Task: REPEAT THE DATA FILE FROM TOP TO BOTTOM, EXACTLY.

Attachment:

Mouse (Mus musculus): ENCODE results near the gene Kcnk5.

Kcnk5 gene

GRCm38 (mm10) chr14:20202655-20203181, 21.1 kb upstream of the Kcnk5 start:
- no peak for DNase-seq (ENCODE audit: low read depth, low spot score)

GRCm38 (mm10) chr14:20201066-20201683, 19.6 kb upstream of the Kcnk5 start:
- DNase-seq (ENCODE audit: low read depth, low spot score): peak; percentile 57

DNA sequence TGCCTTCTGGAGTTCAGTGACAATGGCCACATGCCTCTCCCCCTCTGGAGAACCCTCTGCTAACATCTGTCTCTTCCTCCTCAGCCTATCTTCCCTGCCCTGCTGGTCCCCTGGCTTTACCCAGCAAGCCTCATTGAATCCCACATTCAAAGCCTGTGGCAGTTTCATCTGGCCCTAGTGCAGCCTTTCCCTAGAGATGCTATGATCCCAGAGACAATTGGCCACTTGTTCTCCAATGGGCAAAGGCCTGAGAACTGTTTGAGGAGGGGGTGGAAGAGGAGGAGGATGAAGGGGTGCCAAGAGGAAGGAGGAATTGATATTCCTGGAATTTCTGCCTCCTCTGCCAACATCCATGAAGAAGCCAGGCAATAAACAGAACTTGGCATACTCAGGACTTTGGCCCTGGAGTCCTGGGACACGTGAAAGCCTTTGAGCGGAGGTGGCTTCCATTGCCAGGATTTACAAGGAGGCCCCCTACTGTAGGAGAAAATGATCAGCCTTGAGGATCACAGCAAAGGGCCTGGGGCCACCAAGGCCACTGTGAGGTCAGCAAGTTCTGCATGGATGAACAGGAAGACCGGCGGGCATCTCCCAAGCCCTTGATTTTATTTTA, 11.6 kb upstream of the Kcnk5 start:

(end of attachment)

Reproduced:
Mouse (Mus musculus): ENCODE results near the gene Kcnk5.

Kcnk5 gene

GRCm38 (mm10) chr14:20202655-20203181, 21.1 kb upstream of the Kcnk5 start:
- no peak for DNase-seq (ENCODE audit: low read depth, low spot score)

GRCm38 (mm10) chr14:20201066-20201683, 19.6 kb upstream of the Kcnk5 start:
- DNase-seq (ENCODE audit: low read depth, low spot score): peak; percentile 57

DNA sequence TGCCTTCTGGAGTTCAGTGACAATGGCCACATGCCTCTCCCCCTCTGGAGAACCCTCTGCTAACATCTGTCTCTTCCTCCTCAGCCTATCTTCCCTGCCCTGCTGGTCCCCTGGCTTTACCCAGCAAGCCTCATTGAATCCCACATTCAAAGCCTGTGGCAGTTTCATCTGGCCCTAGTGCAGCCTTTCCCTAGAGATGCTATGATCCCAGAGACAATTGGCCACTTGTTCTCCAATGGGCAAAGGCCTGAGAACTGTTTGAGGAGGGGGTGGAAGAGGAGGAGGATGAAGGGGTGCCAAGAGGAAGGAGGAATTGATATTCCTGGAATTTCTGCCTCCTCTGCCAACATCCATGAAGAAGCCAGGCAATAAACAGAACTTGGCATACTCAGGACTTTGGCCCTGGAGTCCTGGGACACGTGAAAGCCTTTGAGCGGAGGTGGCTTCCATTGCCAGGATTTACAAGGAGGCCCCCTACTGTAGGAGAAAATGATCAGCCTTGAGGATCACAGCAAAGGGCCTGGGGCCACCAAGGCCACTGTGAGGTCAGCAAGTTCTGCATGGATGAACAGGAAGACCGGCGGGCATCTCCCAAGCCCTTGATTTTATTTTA, 11.6 kb upstream of the Kcnk5 start: